GEORGIAN WINE – ALAZANI VALLEY
When people talk about Georgian wine, often the first name that comes to mind is Alazani Valley.Today we will tell you more about this wine, where and how it is produced and why Georgians themselves are not very fond of this brand.Is it interesting…?The Alazan Valley is the name of a wine region in Georgia, as you might have guessed. It stretches along the ridge of the Caucasus along the bed of the Alazani River, hence the name. Georgians also call this valley the Kakheti Valley. The mountainous landscape and mild climate have created ideal conditions for growing grapes here.
The grapes ripen well, gaining acidity, sweetness and everything they need.In total, more than 500 indigenous varieties grow here, and the most popular are rkatsiteli and mtsvane ojaleshi, saperavi, alexandrouli. The Alazan Valley wines themselves can be either white or red, but they are always blends. Rakatsiteli or Mtsvane is used as a base for the whites, Saperavi for the reds. In addition, grapes of other varieties are added. The wine is made according to Kakhetian technology, i.e. it is fermented in kvevri – huge clay pots buried in the ground.
Why don’t Georgians like and drink wine from the Alazani Valley?
Here, so far, it looks pretty good why Georgians don’t like, recognize and drink Alazani Valley wine.The thing is that the Alazani Valley brand itself is quite young, having been established in 1977. Georgian winemakers developed a recipe for a cheap georgian wine for the undemanding people of other USSR countries.For obvious reasons, they decided to produce a semi-sweet wine, as the consumer of the time was not ready for the more delicate and sour taste of dry Georgian wines.As a result, the cheap “Alazanka” took root on the shelves of Soviet shops and later spread after the collapse of the USSR. Exports of this wine grew especially in the 2000s. At that time, it was possible to buy a bottle of ‘Alazan Valley’ in Ukraine, for example, cheaper than local Ukrainian wine, and the quality, which was already very questionable, deteriorated even further. Ideally, semi-sweet wines from the Alazan Valley should contain residual sugar, which appears in the berries at late harvest. In reality, however, things are different. The technology has had to be cheapened by the use of ‘vacuum must’. It sounds a bit strange and scary, but it is in fact a natural method, albeit with some nuances. It is a type of sugar molasses, but grape molasses, obtained from the same or similar grape variety.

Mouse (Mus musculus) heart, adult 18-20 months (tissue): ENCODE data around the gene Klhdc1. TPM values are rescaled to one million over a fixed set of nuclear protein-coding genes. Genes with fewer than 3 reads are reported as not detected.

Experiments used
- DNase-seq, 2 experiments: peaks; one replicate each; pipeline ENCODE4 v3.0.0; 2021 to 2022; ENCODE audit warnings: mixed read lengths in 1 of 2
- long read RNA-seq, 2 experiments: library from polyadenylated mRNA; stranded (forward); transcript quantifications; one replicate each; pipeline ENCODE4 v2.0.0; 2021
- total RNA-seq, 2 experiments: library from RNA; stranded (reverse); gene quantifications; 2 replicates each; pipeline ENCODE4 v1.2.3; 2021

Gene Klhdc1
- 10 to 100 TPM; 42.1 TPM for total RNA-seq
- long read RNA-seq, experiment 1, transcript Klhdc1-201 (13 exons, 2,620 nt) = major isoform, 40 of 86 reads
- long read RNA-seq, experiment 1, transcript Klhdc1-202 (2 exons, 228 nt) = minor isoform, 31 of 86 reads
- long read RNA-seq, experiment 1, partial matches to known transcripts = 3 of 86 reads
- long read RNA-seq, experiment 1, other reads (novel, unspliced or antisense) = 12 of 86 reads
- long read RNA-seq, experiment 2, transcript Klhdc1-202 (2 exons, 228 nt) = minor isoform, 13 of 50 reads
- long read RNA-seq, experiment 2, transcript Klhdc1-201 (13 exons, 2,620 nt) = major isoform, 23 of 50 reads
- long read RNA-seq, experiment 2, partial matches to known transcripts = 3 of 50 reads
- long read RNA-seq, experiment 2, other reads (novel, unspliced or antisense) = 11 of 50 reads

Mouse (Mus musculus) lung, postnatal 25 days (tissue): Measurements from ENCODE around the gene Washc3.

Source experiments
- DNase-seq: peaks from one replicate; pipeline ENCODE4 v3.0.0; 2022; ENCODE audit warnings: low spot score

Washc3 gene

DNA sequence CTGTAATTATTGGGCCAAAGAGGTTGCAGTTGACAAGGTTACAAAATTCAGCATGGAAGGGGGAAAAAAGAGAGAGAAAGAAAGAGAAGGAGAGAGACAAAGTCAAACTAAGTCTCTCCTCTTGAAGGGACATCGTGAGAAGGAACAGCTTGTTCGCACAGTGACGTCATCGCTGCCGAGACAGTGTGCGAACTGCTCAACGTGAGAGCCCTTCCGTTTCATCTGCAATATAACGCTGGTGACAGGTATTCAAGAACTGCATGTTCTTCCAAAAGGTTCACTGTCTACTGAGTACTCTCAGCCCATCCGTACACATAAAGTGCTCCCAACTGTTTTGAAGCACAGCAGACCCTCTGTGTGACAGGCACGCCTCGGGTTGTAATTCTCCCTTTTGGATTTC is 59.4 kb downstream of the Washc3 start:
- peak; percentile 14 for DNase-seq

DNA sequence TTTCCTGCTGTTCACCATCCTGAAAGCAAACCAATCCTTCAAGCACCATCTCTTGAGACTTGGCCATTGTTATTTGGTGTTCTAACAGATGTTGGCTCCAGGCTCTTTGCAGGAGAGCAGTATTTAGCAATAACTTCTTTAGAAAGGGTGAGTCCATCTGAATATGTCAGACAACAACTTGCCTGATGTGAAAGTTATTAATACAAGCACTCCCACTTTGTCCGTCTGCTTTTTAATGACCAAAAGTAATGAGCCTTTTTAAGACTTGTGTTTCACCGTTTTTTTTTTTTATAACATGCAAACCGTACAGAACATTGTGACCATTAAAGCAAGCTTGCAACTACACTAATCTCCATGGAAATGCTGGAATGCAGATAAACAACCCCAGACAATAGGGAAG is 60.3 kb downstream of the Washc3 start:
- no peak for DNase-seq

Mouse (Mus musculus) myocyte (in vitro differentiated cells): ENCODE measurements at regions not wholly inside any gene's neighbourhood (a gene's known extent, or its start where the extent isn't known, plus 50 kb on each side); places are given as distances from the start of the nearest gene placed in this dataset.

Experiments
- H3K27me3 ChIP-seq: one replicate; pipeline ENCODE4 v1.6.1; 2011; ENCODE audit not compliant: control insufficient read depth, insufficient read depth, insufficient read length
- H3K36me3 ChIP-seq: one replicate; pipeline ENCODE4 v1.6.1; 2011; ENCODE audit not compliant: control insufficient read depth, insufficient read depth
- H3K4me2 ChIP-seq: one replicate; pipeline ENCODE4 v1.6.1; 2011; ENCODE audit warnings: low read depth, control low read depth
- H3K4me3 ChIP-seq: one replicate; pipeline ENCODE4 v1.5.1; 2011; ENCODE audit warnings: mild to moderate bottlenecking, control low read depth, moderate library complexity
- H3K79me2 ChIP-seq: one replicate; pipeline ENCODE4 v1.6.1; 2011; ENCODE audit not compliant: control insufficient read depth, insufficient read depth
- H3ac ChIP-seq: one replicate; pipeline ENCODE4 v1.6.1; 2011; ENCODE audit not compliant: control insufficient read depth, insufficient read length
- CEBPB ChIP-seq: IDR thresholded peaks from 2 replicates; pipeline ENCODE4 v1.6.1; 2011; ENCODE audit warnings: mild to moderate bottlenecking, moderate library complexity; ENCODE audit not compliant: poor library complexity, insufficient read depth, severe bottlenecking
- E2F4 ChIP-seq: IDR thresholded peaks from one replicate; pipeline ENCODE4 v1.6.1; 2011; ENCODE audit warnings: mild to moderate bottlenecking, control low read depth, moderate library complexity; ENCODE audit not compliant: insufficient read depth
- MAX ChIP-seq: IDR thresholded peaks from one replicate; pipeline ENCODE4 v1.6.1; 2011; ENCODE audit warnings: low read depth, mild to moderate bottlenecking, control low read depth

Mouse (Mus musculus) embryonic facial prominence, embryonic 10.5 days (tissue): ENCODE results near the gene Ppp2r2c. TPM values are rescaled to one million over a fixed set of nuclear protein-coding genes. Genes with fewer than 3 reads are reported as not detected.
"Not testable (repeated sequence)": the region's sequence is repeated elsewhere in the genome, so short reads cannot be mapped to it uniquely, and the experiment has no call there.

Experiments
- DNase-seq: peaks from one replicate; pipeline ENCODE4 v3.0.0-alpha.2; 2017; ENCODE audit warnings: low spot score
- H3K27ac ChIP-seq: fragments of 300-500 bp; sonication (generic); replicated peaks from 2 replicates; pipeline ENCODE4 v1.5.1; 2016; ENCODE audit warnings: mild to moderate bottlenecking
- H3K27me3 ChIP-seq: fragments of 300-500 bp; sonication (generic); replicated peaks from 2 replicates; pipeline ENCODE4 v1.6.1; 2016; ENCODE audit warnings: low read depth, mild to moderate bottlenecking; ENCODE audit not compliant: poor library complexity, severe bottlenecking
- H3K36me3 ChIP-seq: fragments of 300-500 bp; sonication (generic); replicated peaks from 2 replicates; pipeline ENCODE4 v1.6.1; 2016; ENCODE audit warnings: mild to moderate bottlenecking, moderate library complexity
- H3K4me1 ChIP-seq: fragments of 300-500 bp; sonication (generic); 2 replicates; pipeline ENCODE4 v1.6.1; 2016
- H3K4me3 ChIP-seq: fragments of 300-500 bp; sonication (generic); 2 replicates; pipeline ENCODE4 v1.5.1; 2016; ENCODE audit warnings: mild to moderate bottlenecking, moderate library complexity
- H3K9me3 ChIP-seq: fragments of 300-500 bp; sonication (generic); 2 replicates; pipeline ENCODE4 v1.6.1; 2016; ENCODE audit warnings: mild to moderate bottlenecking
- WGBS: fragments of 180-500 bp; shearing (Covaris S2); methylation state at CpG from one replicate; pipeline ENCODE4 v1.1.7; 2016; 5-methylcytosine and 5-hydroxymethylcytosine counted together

What is vacuum wort?
Imagine you are a winemaker and 2 tons of grapes arrive at your winery. You have sent the first tonne for pressing, made juice, fermented it, i.e. made wine from this tonne according to classic technology. However, the grapes were not of very high quality, so the sugar in them is not enough to make a normal semi-sweet wine. And that’s where the second tonne comes in. You’ve made juice from it, loaded it into a special machine that pours it into a thick, draught-looking state. That’s the vacuum of must. It’s simply added to wine to increase the sweetness – it’s the cheapest way to make semi-sweet wines. In most cases, this is what is used in Alazan Valley production. Especially in its cheap segment.As mentioned, there is nothing wrong with it, no chemistry, but the taste turns out to be simple and rather sweet. This is the main reason why Georgians themselves don’t like Alazan Valley much, they consider it pop. Georgians prefer to drink normal, quality, single varietal wines that are produced using classical technology, for example, the same technology as in Kakheti.
Alazani Valley wine problem.
Another problem with the Alazan Valley in post-Soviet countries is that too much of it is sold. Far more than the region is even able to produce. Of course, a lot of grapes are grown there, but still, there are not as many grapes on the market as are sold in the Alazan Valley, and that raises suspicions.
What is being sold to you and me under the guise of Alazani?
There may be different versions, it may turn out that there is only a Georgian wine label and under the pretext of Kakhetian wine they sell you some local schmuldichok. In general, if we are talking about the cheap segment, Alazan Valley is a lottery. You may come across a quite drinkable but simple wine, or a very dubious product that you will want to forget but fail to do so.I must say that there are Georgian producers who produce basically normal, quality, Alazan Valley. For example, such a winery called MARANI [MARANI]. It’s not an advertisement. it’s simply one of the winemakers that produces rich bouquet, normal balance of acidity and sweetness just in the Alazan Valley. Though I should add that if you taste this winery’s wines, you should taste not only Alazan Valley, but other types of Georgian wines as well. And maybe more for starters.